'Funny Girl's' new Nicky Arnstein

Yet, even with the tinkering, Arnstein remains a second-tier stock character in a backstage bio-musical focusing on Brice’s rise in the 1920s to comic beacon in the extravaganzas of Florenz Ziegfeld (Peter Francis James, radiating class). The recurring jokes about the disparity in physical beauty between Arnstein and Brice have never struck me as particularly funny. “To tell the truth, it hurt my pride, the groom was prettier than the bride” is a clever lyric (in Feldstein’s “Sadie, Sadie”), but the repeated stress on the theme steals any serious exploration from their relationship. As a result, “Funny Girl” feels as superficial as those gauzy Ziegfeld numbers, expertly choreographed by Ellenore Scott and tap choreographer Ayodele Casel.

Outfitted in progressively more luscious frocks by Susan Hilferty, Feldstein makes a journey from nervy tyro to nervier pro. David Zinn contributes a smart set design, with a central, rounded brick apartment building whose walls part to reveal street scenes, hotel suites and showgirl-filled stages. Comparisons are anathema, sure, but they’re instructive in gauging the effect of Feldstein’s performance amid all the theatrical refinements. While, for instance, you believed outright that Streisand was a star, with Feldstein, your foremost belief is that she believes she’s a star. It’s a distinction with a difference, in that, with this latest Fanny Brice, that powerhouse illusion at times requires more cooperative effort from the audience.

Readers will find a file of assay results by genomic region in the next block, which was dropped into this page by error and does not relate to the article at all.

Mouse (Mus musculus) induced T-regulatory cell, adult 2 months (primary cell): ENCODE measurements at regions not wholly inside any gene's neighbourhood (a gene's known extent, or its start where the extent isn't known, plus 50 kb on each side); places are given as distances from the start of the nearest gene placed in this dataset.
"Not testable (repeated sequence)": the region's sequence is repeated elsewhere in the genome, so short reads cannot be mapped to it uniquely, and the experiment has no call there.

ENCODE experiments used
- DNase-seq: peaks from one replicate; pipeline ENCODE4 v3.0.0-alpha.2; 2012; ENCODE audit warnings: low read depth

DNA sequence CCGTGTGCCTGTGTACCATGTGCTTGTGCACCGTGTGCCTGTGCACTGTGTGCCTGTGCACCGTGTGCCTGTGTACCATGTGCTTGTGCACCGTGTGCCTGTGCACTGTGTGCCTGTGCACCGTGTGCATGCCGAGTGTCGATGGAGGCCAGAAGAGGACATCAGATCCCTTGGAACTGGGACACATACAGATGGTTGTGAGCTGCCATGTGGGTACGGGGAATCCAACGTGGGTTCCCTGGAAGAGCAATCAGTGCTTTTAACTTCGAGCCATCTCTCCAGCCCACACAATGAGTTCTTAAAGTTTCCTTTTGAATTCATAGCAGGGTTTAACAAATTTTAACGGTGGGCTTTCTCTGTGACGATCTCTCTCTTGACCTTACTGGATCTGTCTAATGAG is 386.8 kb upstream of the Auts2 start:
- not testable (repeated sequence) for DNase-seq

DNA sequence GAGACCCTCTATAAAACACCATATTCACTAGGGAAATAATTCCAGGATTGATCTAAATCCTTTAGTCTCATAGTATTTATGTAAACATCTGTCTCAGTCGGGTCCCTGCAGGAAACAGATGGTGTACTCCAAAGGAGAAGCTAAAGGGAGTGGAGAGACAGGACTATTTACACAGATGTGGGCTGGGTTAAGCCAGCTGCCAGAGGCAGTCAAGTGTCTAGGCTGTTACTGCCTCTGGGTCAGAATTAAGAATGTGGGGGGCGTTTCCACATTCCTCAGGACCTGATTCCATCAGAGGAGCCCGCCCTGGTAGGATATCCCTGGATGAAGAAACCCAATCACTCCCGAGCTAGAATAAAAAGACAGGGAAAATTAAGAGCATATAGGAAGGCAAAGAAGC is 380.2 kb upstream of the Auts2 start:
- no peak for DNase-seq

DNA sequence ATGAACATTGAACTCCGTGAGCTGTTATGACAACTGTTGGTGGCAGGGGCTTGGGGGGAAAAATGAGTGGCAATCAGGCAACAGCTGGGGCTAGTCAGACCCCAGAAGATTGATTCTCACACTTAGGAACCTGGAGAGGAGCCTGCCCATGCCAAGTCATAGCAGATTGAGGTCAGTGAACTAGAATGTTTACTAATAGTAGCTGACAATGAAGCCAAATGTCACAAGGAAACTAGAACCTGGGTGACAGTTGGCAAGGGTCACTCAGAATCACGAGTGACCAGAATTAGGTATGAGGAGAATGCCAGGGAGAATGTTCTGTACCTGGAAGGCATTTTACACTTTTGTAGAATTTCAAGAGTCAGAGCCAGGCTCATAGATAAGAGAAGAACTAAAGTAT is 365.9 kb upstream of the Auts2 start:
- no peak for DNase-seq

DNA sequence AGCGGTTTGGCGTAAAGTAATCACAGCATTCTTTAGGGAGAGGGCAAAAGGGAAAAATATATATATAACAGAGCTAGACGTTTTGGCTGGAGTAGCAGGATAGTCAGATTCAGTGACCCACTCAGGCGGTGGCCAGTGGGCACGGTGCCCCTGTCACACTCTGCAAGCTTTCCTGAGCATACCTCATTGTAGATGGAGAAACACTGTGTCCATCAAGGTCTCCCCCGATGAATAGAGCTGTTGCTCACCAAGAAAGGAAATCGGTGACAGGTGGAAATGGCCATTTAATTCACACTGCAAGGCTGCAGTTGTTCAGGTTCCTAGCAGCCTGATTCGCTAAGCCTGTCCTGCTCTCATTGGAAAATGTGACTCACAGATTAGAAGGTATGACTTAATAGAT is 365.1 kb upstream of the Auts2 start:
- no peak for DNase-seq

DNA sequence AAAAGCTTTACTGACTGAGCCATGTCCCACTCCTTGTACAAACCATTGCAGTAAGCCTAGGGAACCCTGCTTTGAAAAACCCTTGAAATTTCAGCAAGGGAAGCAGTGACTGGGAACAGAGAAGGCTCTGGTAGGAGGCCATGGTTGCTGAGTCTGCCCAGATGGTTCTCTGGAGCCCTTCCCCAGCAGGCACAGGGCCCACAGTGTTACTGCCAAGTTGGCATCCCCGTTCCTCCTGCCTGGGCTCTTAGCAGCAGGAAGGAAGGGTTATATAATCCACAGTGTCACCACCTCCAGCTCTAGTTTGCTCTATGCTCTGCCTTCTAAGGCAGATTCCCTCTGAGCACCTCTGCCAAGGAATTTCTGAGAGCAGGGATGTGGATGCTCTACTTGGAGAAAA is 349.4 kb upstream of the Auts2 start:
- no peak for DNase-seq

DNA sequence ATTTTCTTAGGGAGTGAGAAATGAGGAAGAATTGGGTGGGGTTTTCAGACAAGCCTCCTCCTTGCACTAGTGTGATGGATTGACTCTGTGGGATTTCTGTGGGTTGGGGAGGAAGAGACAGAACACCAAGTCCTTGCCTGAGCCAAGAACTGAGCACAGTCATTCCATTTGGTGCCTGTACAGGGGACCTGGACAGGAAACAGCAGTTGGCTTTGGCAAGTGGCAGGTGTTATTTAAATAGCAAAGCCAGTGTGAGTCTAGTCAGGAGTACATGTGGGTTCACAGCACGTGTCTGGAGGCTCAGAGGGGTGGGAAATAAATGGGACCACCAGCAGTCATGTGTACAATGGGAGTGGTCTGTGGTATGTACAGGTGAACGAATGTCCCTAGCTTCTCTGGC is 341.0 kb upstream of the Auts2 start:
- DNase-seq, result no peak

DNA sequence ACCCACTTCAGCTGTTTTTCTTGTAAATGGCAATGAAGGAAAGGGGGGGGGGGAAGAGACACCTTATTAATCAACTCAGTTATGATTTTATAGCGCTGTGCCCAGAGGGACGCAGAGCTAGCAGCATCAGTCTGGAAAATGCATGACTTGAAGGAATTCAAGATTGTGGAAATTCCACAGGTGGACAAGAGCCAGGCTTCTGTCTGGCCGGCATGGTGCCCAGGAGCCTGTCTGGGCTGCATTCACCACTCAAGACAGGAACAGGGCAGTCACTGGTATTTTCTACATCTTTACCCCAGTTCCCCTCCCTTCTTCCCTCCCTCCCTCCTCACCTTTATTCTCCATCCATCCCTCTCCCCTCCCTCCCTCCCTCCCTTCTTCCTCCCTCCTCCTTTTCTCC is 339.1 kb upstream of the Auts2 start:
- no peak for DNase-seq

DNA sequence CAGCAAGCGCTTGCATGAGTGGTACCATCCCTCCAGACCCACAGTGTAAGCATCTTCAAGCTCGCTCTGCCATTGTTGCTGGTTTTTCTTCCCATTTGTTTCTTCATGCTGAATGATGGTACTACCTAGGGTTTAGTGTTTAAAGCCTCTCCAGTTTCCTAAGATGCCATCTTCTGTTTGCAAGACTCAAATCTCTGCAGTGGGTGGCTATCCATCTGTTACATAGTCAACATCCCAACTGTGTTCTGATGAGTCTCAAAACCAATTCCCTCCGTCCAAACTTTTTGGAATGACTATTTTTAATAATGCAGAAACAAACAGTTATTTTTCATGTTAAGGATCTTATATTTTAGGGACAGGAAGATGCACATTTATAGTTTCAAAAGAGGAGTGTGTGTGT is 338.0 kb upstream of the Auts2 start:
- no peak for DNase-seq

Some useful internal electricity does get switched on in Feldstein for the Follies production numbers, which constitute her best moments. She’s an adorably winning clown in “His Love Makes Me Beautiful,” the song that Brice sabotages out of insecurity over her looks (that theme again). In Act 2′s “Rat-Tat-Tat-Tat,” a silly Follies salute to the armed forces, Feldstein emerges in uniform, goofy glasses, thick Yiddish accent and a pair of bagels on her belt. Pointing to her nosh-able arsenal, Feldstein delivers the punchline perfectly. “Onion or poppy seed?” she asks.

Given the pedigree of the brassy “Don’t Rain on My Parade” — one of those killer damn-the-torpedoes anthems that reliably raise heart rates — Feldstein has the immense task of sending the audience into intermission on a literal high note. She does sing her heart out, and if it were just heart that was called for, she might have been a Fanny Brice for the ages.

Funny Girl, music by Jule Styne, lyrics by Bob Merrill. Original book by Isobel Lennart; revised book by Harvey Fierstein. Directed by Michael Mayer. Choreography, Ellenore Scott; tap choreography, Ayodele Casel; sets, David Zinn; music direction, Michael Rafter; costumes, Susan Hilferty; lighting, Kevin Adams; sound, Brian Ronan; orchestrations, Chris Walker. With Toni DiBuono, Debra Cardona, Martin Moran. About 2 hours 50 minutes. At August Wilson Theatre, 245 W. 52nd St., New York.